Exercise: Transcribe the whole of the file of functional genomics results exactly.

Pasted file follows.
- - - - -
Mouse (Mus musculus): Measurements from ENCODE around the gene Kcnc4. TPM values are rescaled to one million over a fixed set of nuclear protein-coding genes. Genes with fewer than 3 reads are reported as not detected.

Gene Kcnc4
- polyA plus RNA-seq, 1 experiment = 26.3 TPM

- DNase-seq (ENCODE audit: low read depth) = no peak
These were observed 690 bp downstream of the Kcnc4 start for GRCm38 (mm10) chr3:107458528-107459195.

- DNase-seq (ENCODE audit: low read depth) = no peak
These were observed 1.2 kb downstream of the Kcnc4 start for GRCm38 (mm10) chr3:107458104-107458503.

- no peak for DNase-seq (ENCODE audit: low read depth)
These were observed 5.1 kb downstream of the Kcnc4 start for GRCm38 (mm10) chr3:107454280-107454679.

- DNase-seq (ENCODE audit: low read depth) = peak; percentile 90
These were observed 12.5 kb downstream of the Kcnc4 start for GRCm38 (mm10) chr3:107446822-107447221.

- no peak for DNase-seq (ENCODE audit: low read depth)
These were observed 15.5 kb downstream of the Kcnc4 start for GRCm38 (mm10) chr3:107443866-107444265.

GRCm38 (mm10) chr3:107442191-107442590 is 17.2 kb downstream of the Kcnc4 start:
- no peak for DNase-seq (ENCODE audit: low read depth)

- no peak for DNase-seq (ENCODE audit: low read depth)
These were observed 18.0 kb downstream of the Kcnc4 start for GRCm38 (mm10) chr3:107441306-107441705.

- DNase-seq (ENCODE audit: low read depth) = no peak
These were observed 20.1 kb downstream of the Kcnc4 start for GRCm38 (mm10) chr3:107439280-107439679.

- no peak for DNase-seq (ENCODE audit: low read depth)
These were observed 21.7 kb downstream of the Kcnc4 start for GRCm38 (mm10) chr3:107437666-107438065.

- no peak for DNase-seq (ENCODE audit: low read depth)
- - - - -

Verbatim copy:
Mouse (Mus musculus): Measurements from ENCODE around the gene Kcnc4. TPM values are rescaled to one million over a fixed set of nuclear protein-coding genes. Genes with fewer than 3 reads are reported as not detected.

Gene Kcnc4
- polyA plus RNA-seq, 1 experiment = 26.3 TPM

- DNase-seq (ENCODE audit: low read depth) = no peak
These were observed 690 bp downstream of the Kcnc4 start for GRCm38 (mm10) chr3:107458528-107459195.

- DNase-seq (ENCODE audit: low read depth) = no peak
These were observed 1.2 kb downstream of the Kcnc4 start for GRCm38 (mm10) chr3:107458104-107458503.

- no peak for DNase-seq (ENCODE audit: low read depth)
These were observed 5.1 kb downstream of the Kcnc4 start for GRCm38 (mm10) chr3:107454280-107454679.

- DNase-seq (ENCODE audit: low read depth) = peak; percentile 90
These were observed 12.5 kb downstream of the Kcnc4 start for GRCm38 (mm10) chr3:107446822-107447221.

- no peak for DNase-seq (ENCODE audit: low read depth)
These were observed 15.5 kb downstream of the Kcnc4 start for GRCm38 (mm10) chr3:107443866-107444265.

GRCm38 (mm10) chr3:107442191-107442590 is 17.2 kb downstream of the Kcnc4 start:
- no peak for DNase-seq (ENCODE audit: low read depth)

- no peak for DNase-seq (ENCODE audit: low read depth)
These were observed 18.0 kb downstream of the Kcnc4 start for GRCm38 (mm10) chr3:107441306-107441705.

- DNase-seq (ENCODE audit: low read depth) = no peak
These were observed 20.1 kb downstream of the Kcnc4 start for GRCm38 (mm10) chr3:107439280-107439679.

- no peak for DNase-seq (ENCODE audit: low read depth)
These were observed 21.7 kb downstream of the Kcnc4 start for GRCm38 (mm10) chr3:107437666-107438065.

- no peak for DNase-seq (ENCODE audit: low read depth)